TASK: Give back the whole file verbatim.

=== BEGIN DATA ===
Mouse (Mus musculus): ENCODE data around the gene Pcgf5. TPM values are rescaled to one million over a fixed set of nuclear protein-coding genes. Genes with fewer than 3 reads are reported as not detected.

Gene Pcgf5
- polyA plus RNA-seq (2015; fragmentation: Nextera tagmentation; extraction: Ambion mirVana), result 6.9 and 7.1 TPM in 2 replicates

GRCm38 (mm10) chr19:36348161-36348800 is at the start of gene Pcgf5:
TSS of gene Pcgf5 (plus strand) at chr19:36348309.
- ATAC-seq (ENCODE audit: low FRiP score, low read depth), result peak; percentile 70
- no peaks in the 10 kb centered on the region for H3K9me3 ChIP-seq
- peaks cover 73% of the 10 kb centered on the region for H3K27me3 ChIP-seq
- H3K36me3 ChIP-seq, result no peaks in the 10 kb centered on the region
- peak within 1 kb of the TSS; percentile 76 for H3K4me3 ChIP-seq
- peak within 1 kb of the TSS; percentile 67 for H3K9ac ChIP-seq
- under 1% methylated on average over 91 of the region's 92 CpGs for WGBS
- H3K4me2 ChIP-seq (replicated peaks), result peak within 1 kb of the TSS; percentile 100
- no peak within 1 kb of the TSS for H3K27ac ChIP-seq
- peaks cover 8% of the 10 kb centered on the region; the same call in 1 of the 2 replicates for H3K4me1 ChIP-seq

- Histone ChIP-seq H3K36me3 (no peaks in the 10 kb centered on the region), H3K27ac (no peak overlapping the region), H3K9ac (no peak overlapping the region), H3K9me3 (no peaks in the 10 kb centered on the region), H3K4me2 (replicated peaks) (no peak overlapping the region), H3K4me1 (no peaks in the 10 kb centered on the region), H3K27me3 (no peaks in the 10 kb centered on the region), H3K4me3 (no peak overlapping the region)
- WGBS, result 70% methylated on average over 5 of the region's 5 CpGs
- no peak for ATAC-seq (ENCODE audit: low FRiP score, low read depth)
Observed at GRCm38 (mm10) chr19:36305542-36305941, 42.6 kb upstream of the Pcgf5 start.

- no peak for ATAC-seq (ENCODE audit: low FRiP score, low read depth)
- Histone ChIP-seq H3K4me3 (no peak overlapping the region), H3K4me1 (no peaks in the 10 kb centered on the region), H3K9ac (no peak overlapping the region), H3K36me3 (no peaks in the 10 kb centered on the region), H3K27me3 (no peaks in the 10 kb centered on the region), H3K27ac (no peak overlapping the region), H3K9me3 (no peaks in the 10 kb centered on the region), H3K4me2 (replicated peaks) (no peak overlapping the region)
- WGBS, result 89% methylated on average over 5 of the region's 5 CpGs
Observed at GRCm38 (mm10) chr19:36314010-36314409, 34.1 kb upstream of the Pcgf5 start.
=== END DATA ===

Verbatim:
Mouse (Mus musculus): ENCODE data around the gene Pcgf5. TPM values are rescaled to one million over a fixed set of nuclear protein-coding genes. Genes with fewer than 3 reads are reported as not detected.

Gene Pcgf5
- polyA plus RNA-seq (2015; fragmentation: Nextera tagmentation; extraction: Ambion mirVana), result 6.9 and 7.1 TPM in 2 replicates

GRCm38 (mm10) chr19:36348161-36348800 is at the start of gene Pcgf5:
TSS of gene Pcgf5 (plus strand) at chr19:36348309.
- ATAC-seq (ENCODE audit: low FRiP score, low read depth), result peak; percentile 70
- no peaks in the 10 kb centered on the region for H3K9me3 ChIP-seq
- peaks cover 73% of the 10 kb centered on the region for H3K27me3 ChIP-seq
- H3K36me3 ChIP-seq, result no peaks in the 10 kb centered on the region
- peak within 1 kb of the TSS; percentile 76 for H3K4me3 ChIP-seq
- peak within 1 kb of the TSS; percentile 67 for H3K9ac ChIP-seq
- under 1% methylated on average over 91 of the region's 92 CpGs for WGBS
- H3K4me2 ChIP-seq (replicated peaks), result peak within 1 kb of the TSS; percentile 100
- no peak within 1 kb of the TSS for H3K27ac ChIP-seq
- peaks cover 8% of the 10 kb centered on the region; the same call in 1 of the 2 replicates for H3K4me1 ChIP-seq

- Histone ChIP-seq H3K36me3 (no peaks in the 10 kb centered on the region), H3K27ac (no peak overlapping the region), H3K9ac (no peak overlapping the region), H3K9me3 (no peaks in the 10 kb centered on the region), H3K4me2 (replicated peaks) (no peak overlapping the region), H3K4me1 (no peaks in the 10 kb centered on the region), H3K27me3 (no peaks in the 10 kb centered on the region), H3K4me3 (no peak overlapping the region)
- WGBS, result 70% methylated on average over 5 of the region's 5 CpGs
- no peak for ATAC-seq (ENCODE audit: low FRiP score, low read depth)
Observed at GRCm38 (mm10) chr19:36305542-36305941, 42.6 kb upstream of the Pcgf5 start.

- no peak for ATAC-seq (ENCODE audit: low FRiP score, low read depth)
- Histone ChIP-seq H3K4me3 (no peak overlapping the region), H3K4me1 (no peaks in the 10 kb centered on the region), H3K9ac (no peak overlapping the region), H3K36me3 (no peaks in the 10 kb centered on the region), H3K27me3 (no peaks in the 10 kb centered on the region), H3K27ac (no peak overlapping the region), H3K9me3 (no peaks in the 10 kb centered on the region), H3K4me2 (replicated peaks) (no peak overlapping the region)
- WGBS, result 89% methylated on average over 5 of the region's 5 CpGs
Observed at GRCm38 (mm10) chr19:36314010-36314409, 34.1 kb upstream of the Pcgf5 start.